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What’s on tap for 2019?

66252204 - caution sign - higher interest rates aheadOn the balance, 2018 has been a good year for American consumers and businesses’ financial health. But what will 2019 hold?

Here’s what economists are saying. U.S. gross domestic product (GDP) growth is expected to rise to 2.5 percent in 2019, down from 3.1 percent forecasted in 2018. These figures were outlined at the Federal Open Market Committee meeting on Sept. 26.

But what about unemployment and jobs? The unemployment rate is expected to drop to 3.5 percent, down from 3.7 percent in 2018. While this data might paint a picture of optimism, experts like former Federal Reserve Chair Janet Yellen offers a few caveats. First, a lot of workers seeking work land part-time jobs, but would prefer full-time engagements. So the figures only tell part of that story. Also, the most growth is enjoyed in the food and retail segments of the economy, which are traditionally lower-paying jobs. So Yellen estimates that the actual unemployment rate may be double what’s reported.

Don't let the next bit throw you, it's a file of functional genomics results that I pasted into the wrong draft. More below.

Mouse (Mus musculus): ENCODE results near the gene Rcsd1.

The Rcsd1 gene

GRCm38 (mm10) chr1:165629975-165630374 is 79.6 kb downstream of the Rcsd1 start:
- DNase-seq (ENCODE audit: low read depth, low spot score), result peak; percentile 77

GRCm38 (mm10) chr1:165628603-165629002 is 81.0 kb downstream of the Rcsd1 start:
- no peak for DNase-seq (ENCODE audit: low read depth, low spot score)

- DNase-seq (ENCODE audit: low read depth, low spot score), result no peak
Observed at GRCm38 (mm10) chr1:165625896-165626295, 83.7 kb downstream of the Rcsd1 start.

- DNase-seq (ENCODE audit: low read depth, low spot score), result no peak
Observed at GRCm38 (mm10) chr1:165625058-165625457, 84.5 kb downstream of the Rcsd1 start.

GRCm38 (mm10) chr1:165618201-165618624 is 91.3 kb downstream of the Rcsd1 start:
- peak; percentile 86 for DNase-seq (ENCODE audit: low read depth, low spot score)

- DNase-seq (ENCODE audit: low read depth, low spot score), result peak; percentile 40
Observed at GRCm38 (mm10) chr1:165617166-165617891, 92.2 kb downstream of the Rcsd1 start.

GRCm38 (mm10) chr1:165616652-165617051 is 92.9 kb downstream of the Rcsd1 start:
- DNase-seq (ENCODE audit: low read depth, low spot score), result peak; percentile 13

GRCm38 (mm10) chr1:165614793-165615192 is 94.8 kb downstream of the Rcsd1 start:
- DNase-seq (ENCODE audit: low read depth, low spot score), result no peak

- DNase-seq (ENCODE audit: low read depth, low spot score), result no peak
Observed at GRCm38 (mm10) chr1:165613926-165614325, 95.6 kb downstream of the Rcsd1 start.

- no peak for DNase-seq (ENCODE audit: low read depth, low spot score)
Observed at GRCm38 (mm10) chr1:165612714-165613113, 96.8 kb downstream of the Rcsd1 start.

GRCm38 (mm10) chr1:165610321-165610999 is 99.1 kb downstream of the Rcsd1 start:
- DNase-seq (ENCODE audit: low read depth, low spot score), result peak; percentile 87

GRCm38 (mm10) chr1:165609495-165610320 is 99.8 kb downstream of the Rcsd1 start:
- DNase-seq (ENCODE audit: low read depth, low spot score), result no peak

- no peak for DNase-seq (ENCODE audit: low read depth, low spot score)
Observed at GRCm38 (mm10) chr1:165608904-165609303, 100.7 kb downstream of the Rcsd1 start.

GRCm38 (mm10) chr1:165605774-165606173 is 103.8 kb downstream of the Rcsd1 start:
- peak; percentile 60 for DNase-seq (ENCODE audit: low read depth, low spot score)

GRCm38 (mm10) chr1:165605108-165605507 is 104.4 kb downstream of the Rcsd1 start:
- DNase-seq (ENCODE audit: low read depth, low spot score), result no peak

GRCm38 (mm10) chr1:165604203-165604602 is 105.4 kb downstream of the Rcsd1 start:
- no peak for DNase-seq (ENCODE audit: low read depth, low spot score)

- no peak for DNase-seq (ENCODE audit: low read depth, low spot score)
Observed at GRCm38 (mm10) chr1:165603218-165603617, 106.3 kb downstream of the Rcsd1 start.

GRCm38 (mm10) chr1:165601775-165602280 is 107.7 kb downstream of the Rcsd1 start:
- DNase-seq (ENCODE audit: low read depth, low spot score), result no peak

But not all types of jobs are evaluated equally by economists. For example, the state of the manufacturing segment can be a key indicator of the overall health of the U.S. economy. Growth will slow to 2.6 percent in 2019, down from 2.8 percent in 2018.

Housing is another variable economists put under the microscope. Long-term and fixed interest rates are projected to increase in 2019 and beyond. These are important because they determine how easily someone can get a mortgage. The last time the Federal Reserve steadily raised rates was in 2005. This, in part, contributed to the subprime mortgage crisis. And many Americans are still wary of another crisis in the housing market, foreseeing a crash in the next two years.

So what might this mean for businesses? Be on the lookout for a bubble in the stock market, which could signify a slowdown. Economists believe another recession is probably two to three years out. A lot hinges on whether President Trump’s tax cuts will produce jobs. The economy could slow in 2019 as a result of a trade war and the related tariffs.

In the meantime, we are ready and willing to help you finish 2018 strong. Give us a call: (310) 613-1933

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